China’s ruling Communist Party doesn’t like to throw up too many surprises — so it drew plenty of gasps from even veteran Beijing-watchers when news leaked that its chief, Xi Jinping, would meet Taiwan’s President Ma Ying-jeou in Singapore tomorrow.

This break by Beijing from decades of diplomatic practice — and the timing, only 10 weeks before the Tawainese presidential elections, which Ma’s pro-mainland party looks set to lose — appears like a flagrant attempt at political manipulation by both sides.

Yet this could, in its own way, help open the door for Australia to better normalise its relations with one of the handful of functioning democracies in the Asia Pacific (there are surprisingly few).

The leaders of the “two Chinas” have never met in the 66 years since the CCP beat the Chinese Nationalist Party, aka Kuomintang (KMT), which ruled China from 1941-1949, in the civil war that followed the defeat of occupying Japan. Heavily defeated in the last round of local Taiwanese elections, KMT appears headed for another decisive defeat in January’s presidential elections, which Democratic Progressive Party candidate Tsai Ing-wen is expected to win on her second attempt.

Beijing considers Taiwan to be an errant province that will, at some stage, come back into the fold.

Ma’s heavy-handed efforts to draw the country closer to the mainland could, ironically, have cruelled any unification efforts forever, with young Taiwanese clearly in favour of the island retaining its independence.

Ma has wanted this meeting for some years; diplomatic sources have noted he tried to organise it on the sidelines of an Asia Pacific Economic Co-operation (APEC) summit a few years back, but the mainland turned him down. It has always been the mainland — which continues to build up a formidable arsenal aimed at its neighbour — that has held the cards in terms of meetings.

The meeting is set against the backdrop of growing displeasure with China’s outrageous efforts to build new islands and claim territory in the South China Sea. The decision by the United States to sail inside the 12-nautical-mile limit — which marks a country’s sovereign territory — of one of these artificial islands was reached during the annual AUSMIN summit of Australian and US foreign and defence ministers that came shortly after Xi’s trip to Washington. Australia has backed the US moves and indeed, the Australian navy has been reported to have been laying contingency plans to follow up with its own ships. The reports were denied.

Still, this is all part of what appears to be a considered move by Prime Minister Malcolm Turnbull to carve out a clearer and more independent China policy that has been missing in Australia since attempts to do that by the first Rudd administration faltered. In the ensuing years, the Australian prime ministership has been held mainly (it’s hard to count the second Rudd government) by foreign policy neophytes Julia Gillard and Tony Abbott, although it was Gillard who allowed Barack Obama to station marines near Darwin for the first time, a move backed by the Coalition.

Senior diplomats will tell you that China clearly understands that Australia is an ally of the US. China might not like it and might try and sway weaker and less experienced leaders, but it does not have any delusions.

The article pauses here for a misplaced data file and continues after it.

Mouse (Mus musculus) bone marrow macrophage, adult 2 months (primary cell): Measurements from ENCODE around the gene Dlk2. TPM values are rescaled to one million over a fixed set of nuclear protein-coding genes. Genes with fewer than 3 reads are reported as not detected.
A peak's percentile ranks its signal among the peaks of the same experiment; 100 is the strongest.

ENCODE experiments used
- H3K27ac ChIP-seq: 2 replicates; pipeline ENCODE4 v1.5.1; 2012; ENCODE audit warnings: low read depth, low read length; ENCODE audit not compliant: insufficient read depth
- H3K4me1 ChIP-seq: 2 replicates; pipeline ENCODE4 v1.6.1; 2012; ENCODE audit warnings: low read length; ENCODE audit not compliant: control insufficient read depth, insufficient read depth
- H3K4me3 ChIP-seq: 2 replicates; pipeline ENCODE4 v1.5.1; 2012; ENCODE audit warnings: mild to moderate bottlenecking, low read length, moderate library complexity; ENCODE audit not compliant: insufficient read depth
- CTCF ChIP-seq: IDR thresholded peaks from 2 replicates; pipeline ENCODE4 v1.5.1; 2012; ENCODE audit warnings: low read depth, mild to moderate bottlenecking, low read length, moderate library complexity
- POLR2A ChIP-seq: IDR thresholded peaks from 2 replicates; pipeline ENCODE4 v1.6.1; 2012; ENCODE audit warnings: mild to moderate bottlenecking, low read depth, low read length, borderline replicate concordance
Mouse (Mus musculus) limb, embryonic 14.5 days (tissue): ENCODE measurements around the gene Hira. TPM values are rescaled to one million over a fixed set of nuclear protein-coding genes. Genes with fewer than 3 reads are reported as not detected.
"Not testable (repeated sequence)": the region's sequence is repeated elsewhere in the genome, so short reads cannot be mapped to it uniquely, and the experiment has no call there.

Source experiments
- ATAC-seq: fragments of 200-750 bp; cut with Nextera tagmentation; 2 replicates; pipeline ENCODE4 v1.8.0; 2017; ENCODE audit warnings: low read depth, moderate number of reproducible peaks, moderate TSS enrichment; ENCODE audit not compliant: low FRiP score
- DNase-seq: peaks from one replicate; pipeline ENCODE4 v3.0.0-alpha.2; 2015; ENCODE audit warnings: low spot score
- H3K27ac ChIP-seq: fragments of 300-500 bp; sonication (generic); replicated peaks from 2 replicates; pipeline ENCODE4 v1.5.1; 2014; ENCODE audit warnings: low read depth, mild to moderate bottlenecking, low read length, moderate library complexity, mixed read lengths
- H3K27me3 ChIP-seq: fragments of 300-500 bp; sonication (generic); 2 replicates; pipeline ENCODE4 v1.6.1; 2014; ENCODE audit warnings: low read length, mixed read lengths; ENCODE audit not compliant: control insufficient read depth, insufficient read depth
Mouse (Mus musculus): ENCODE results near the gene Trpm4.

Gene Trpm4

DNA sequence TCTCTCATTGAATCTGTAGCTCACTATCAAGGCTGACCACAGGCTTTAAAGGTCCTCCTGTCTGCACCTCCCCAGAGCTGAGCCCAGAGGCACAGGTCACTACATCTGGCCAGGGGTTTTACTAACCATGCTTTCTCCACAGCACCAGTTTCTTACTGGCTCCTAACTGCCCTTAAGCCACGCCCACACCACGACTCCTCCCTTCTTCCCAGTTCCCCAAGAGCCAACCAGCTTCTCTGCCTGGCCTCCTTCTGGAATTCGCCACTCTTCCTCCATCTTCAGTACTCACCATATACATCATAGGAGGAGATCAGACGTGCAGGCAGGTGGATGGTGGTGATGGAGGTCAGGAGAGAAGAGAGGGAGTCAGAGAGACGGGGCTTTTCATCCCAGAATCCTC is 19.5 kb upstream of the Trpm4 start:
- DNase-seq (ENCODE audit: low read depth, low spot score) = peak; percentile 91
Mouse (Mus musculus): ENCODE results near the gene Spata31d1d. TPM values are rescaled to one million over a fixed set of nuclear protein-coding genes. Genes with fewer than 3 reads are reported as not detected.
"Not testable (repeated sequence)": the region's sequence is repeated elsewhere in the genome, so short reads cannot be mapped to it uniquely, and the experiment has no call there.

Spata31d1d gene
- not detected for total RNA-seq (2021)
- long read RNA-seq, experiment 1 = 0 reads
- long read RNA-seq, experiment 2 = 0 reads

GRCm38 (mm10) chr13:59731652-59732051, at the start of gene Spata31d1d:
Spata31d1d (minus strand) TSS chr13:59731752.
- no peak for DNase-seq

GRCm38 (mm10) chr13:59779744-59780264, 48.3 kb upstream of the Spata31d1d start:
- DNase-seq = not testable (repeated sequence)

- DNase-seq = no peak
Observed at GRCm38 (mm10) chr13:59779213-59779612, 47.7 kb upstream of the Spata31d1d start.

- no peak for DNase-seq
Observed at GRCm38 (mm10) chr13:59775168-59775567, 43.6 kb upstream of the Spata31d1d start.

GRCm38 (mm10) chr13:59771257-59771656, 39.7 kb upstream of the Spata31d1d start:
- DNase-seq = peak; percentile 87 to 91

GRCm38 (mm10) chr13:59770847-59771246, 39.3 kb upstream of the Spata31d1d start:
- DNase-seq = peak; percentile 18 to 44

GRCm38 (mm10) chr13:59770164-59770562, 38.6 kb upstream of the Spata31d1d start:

Ever since his damp squib of a trip to the United States in September (his first official state visit), Xi has been on a regional charm offensive designed to counter the US’ decision to finally step up its protests against China’s aggressive behaviour.

The first step was the trilateral summit with Japan and South Korea in Seoul between three countries that have regarded each other for centuries with suspicion and distrust, amplified last century by Japan’s colonial occupation of its neighbours and the Korean War. For once, all sides declared that they were pleased with the outcome.

Taiwan is one of Australia’s top 10 export markets and a top 10 investor, yet we have treated the country — whose population of 24 million is very similar to our own — increasingly shabbily.

According to Monash University’s Joel Atkinson, Australia sent a government minister to Taiwan every year between 1992 and 1997.

“Extraordinary pressure from China following the Howard government’s support for the US during the 1995-96 Taiwan Strait Crisis saw this dwindle to two ministerial visits over 10 years,” he wrote, following the release of Gillard’s Asian Century farrago. During the Rudd-Gillard-Rudd years, only Craig Emerson, as trade minister, went on an unofficial visit. Talk about kowtowing.

If he is canny, Turnbull can turn the current attention on Taiwan, focus that will only mount as the country nears its election, to his advantage.

His new foreign affairs adviser, retiring China ambassador Frances Adamson, should be well tuned into Tapei; Australia’s mission there falls under the Beijing envoy’s aegis. Her advice on the matter would be fascinating to hear.

Once Taiwan’s election is complete, Julie Bishop should visit. With a renewed, open and public friendship with  Taiwan (rather than the secretive nonsense that goes on these days), Turnbull can finish drawing the distinction between Australia trade relationship and its strategic policy and end the years of embarrassing acquiescence to Beijing.

Peter Fray

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